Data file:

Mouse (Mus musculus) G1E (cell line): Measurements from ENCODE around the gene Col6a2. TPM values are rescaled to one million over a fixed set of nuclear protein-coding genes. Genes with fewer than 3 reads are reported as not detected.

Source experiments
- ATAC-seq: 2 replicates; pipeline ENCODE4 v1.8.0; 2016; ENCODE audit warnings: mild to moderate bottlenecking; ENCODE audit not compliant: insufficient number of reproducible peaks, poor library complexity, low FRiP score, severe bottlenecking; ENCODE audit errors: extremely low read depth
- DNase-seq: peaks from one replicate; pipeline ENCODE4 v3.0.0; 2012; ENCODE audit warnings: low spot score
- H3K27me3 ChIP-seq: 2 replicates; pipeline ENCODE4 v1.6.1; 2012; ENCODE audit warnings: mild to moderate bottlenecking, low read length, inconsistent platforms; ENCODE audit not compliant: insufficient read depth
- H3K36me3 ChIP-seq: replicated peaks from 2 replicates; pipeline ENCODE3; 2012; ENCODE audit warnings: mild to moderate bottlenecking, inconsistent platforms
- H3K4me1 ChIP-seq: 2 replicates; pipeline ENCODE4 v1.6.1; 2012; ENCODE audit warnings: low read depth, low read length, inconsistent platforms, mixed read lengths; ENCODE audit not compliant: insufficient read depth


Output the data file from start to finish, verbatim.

Mouse (Mus musculus) G1E (cell line): Measurements from ENCODE around the gene Col6a2. TPM values are rescaled to one million over a fixed set of nuclear protein-coding genes. Genes with fewer than 3 reads are reported as not detected.

Source experiments
- ATAC-seq: 2 replicates; pipeline ENCODE4 v1.8.0; 2016; ENCODE audit warnings: mild to moderate bottlenecking; ENCODE audit not compliant: insufficient number of reproducible peaks, poor library complexity, low FRiP score, severe bottlenecking; ENCODE audit errors: extremely low read depth
- DNase-seq: peaks from one replicate; pipeline ENCODE4 v3.0.0; 2012; ENCODE audit warnings: low spot score
- H3K27me3 ChIP-seq: 2 replicates; pipeline ENCODE4 v1.6.1; 2012; ENCODE audit warnings: mild to moderate bottlenecking, low read length, inconsistent platforms; ENCODE audit not compliant: insufficient read depth
- H3K36me3 ChIP-seq: replicated peaks from 2 replicates; pipeline ENCODE3; 2012; ENCODE audit warnings: mild to moderate bottlenecking, inconsistent platforms
- H3K4me1 ChIP-seq: 2 replicates; pipeline ENCODE4 v1.6.1; 2012; ENCODE audit warnings: low read depth, low read length, inconsistent platforms, mixed read lengths; ENCODE audit not compliant: insufficient read depth